Is There a Distrust of Larger Churches?

Three things have happened in the PCUSA which have caused me some discomfort, as people have thought about the future of our denomination.

1) In 2008, Beau Weston wrote a paper on “Rebuilding the Presbyterian Establishment.” The “Establishment” was to be made up of all kinds of people, but mostly tall-steeple pastors.

2) More recently, a group of male pastors of mostly large, conservative churches wrote a letter stating that the denomination is “deathly ill” and outlining their hopes for the future.

3) Then there was a NEXT Church gathering, which was a conference that resulted from a conversation that was largely initiated by progressive big-steeple pastors.

I have many friends in the NEXT Church group and I was invited to the initial conversation and the gathering. Scheduling conflicts kept me from participating, but I would have loved to be a part of the discussion and the resulting conference. I was out of the country.

As soon as I returned from international roaming rates, I excitedly checked the #NEXTChurch Twitter hashtag to find out what happened at the event. I have to admit, my heart sank when I read the timeline. Many of the tweets explained that it was an event where four people preached, and three of them were men from tall-steeple churches. Testimonies were given, by mostly men. After some initial questions, I heard the gender equity was pretty good, especially during worship. In the breakout groups, mostly men moderated the conversation, but men and women reported that the gender balance was okay and that the racial ethnic representation was good in the worship leadership.

As I waded into the conversation with my tactless sass and a bit of misinformation, friends pushed back. Some pushback was good. I retweeted something on gender representation that was false, and I apologize for that. A seminary student said that I needed to make more friends among the organizers.

White guys commented on blogs how annoying it was that people (um, I would be one of those annoying people) are always bringing up how many women and people of color were involved. I know, I write about this a lot.

One friend pointed out that there seemed to be a distrust of big-steeple churches. He rightly explained that the big-steeple pastors had the resources and the power to pull the gathering off, and we should be thankful that they did.

I felt my own distrust rising up when he mentioned it, and I’m not sure why. I am the Associate Pastor of a 350-member church. It’s not a powerful church position. But, let me be clear. When my congregation called me, they asked me what my long-term career goals were. I answered, “I want to be the Head of Staff of a large, progressive congregation.”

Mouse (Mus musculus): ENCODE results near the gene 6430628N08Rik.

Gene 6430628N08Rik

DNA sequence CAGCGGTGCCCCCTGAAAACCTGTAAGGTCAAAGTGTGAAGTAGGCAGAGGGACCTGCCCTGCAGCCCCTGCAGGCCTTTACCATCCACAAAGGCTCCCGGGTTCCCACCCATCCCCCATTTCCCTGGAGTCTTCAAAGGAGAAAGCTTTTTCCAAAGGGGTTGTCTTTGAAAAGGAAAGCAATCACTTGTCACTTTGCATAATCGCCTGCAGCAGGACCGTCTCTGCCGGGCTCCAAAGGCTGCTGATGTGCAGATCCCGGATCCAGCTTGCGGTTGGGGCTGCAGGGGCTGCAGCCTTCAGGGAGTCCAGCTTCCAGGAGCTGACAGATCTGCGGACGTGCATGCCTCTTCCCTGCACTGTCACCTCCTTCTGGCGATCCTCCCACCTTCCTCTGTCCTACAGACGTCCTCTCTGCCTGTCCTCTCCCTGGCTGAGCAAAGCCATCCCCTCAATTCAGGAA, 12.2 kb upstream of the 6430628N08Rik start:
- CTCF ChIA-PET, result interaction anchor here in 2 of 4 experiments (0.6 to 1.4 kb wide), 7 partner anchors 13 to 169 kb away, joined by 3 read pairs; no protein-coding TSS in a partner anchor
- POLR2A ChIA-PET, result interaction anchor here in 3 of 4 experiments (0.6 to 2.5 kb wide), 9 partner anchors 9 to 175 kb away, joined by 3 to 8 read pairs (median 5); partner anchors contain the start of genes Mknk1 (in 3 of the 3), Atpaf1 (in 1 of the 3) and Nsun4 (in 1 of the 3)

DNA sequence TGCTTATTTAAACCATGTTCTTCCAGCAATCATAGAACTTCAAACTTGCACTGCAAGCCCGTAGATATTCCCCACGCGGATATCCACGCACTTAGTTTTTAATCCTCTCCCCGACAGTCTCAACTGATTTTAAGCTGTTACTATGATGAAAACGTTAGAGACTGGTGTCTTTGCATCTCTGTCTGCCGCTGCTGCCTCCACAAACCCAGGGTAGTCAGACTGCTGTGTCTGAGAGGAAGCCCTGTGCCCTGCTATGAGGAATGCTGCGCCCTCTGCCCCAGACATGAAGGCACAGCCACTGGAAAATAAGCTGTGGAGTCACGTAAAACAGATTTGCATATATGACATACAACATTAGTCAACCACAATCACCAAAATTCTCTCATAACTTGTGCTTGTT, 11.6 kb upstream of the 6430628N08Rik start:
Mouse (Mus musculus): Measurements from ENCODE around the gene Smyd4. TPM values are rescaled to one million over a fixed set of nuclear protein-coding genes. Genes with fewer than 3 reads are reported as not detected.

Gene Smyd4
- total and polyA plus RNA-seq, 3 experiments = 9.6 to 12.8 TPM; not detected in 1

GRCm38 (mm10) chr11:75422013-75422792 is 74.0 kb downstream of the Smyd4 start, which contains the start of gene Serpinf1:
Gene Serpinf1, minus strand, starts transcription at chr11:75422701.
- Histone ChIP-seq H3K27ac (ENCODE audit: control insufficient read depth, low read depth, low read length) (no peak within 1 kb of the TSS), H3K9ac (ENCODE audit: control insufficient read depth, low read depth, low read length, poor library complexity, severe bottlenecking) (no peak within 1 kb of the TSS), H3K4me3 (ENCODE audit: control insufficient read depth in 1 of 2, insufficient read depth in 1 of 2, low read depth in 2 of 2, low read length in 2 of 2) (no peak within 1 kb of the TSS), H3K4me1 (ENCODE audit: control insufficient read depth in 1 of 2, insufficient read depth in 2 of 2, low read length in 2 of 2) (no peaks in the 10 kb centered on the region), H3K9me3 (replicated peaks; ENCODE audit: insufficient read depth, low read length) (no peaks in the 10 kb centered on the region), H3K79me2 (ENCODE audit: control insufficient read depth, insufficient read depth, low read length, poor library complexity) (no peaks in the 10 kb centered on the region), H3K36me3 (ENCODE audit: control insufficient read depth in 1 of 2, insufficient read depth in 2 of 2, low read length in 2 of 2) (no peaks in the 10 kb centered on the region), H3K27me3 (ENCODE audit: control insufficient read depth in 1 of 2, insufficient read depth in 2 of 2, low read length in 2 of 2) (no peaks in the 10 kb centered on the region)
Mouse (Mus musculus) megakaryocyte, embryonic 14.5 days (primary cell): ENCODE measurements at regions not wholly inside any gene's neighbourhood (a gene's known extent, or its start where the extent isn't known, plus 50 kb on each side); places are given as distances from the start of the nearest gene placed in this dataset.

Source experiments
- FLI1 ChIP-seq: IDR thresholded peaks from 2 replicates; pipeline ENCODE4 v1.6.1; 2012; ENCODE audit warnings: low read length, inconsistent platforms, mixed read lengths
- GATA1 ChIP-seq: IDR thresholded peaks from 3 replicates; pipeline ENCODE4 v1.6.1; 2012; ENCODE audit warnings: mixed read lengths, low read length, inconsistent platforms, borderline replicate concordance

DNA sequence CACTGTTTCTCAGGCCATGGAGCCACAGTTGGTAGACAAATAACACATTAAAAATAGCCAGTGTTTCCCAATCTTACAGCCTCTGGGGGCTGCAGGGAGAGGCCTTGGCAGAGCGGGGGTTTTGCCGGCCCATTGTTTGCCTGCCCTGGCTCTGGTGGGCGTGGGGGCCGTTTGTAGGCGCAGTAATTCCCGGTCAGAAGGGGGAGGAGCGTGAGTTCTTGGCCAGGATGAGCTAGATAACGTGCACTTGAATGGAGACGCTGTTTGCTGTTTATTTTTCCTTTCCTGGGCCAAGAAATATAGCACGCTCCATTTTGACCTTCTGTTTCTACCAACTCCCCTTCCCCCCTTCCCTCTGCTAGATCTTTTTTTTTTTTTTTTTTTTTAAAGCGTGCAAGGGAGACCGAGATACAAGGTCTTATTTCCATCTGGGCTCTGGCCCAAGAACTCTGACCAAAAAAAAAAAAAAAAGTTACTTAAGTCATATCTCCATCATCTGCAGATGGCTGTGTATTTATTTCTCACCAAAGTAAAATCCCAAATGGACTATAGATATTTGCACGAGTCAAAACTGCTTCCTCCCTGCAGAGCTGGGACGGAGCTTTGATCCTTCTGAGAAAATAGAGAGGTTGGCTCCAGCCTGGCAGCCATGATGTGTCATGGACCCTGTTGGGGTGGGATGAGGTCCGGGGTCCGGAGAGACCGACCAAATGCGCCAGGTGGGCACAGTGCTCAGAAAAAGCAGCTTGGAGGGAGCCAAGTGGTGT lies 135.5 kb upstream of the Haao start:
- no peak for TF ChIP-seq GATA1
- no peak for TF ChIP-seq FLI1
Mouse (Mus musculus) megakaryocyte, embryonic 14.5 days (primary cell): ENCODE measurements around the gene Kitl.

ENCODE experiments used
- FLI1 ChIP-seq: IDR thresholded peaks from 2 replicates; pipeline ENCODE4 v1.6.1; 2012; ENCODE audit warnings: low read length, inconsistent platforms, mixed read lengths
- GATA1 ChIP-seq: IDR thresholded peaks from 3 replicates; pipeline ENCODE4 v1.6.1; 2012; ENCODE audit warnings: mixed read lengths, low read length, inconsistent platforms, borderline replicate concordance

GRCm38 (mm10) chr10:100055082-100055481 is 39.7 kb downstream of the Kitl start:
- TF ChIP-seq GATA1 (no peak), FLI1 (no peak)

I am very content where I am. I love my congregation. But, I don’t expect that I’ll be at this position for the next 30 years. I don’t think that God is calling me to big-steeple church any longer, but that has certainly been my hope up until recently. I guess I just want to put those cards on the table as I wade into this topic, because I have not had animosity against large congregations. I have felt called to serve in one.

So where is the frustration coming from?

It is a pattern in the Presbyterian Church (and probably in most organizations), that when a group wants to advocate for something in particular, then they will craft a letter ask the most powerful person that they know to sign on to it. We are denomination with a democratic structure, but we also know that some votes can count more than others. More than once I’ve felt frustrated by watching my influential colleagues throw their weight around.

In the Presbyterian Church (USA), the stats are pretty interesting. About 65% of our congregations are made up of churches that are under 150 members. When we imagine the future of the church, we know that the big-steeples are pretty safe. Even the conservative ones, who can’t abide by a democratic change in our polity, have enough power that they will probably end up with their property and be largely unscathed when they sever themselves.

The 65% often cannot afford a pastor. Many have a membership of people who are over the age of 65. Most will be coming to the end of their life cycle in a decade or so. Are we willing to be a church of the 35%? Or will we start looking toward the edges for innovative ministry?

The big steeples have ministry models that many smaller congregations cannot replicate. The vast programs, staffing structures, beautiful buildings, and musical excellence are out of reach for most churches. The congregations that are growing the fastest are immigrant congregations. Many new congregations are finding deep community in smaller forms. As these churches are being planted, many appreciate the depth of their community and realize that they might lost something when they become larger.

I guess what I’m getting at with all of this is that the future of the church may not come from the tall-steeple pastors’ imagination. I am thankful for their voices in the discussion. I acknowledge the vast sum of money that they spent to put on a conference. But, as we look toward the future, I hope that we can keep looking at the edges. I hope that we can keep listening to immigrant communities, women, people of color, younger people, and those who are engaging with technology. I have a deep longing that those who are engaging with technology will not turn into another boy’s club, commenting about how annoying the girls are for wanting to be a part.